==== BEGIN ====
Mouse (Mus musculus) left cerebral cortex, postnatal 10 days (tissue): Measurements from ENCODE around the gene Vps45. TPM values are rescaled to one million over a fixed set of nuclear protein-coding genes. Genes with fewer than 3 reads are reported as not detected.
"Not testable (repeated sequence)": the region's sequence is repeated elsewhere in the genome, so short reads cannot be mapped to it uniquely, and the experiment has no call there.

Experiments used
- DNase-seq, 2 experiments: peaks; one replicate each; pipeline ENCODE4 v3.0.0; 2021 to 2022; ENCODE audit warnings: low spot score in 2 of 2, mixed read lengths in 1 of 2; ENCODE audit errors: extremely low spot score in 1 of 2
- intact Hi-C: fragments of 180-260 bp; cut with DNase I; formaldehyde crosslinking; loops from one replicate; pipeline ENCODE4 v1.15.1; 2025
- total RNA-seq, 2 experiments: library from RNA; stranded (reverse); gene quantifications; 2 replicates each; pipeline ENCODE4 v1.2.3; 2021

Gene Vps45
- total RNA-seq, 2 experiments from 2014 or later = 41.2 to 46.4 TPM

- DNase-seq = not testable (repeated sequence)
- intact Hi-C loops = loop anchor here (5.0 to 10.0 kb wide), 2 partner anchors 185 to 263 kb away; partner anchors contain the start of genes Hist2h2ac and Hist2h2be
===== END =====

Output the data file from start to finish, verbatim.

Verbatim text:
Mouse (Mus musculus) left cerebral cortex, postnatal 10 days (tissue): Measurements from ENCODE around the gene Vps45. TPM values are rescaled to one million over a fixed set of nuclear protein-coding genes. Genes with fewer than 3 reads are reported as not detected.
"Not testable (repeated sequence)": the region's sequence is repeated elsewhere in the genome, so short reads cannot be mapped to it uniquely, and the experiment has no call there.

Experiments used
- DNase-seq, 2 experiments: peaks; one replicate each; pipeline ENCODE4 v3.0.0; 2021 to 2022; ENCODE audit warnings: low spot score in 2 of 2, mixed read lengths in 1 of 2; ENCODE audit errors: extremely low spot score in 1 of 2
- intact Hi-C: fragments of 180-260 bp; cut with DNase I; formaldehyde crosslinking; loops from one replicate; pipeline ENCODE4 v1.15.1; 2025
- total RNA-seq, 2 experiments: library from RNA; stranded (reverse); gene quantifications; 2 replicates each; pipeline ENCODE4 v1.2.3; 2021

Gene Vps45
- total RNA-seq, 2 experiments from 2014 or later = 41.2 to 46.4 TPM

- DNase-seq = not testable (repeated sequence)
- intact Hi-C loops = loop anchor here (5.0 to 10.0 kb wide), 2 partner anchors 185 to 263 kb away; partner anchors contain the start of genes Hist2h2ac and Hist2h2be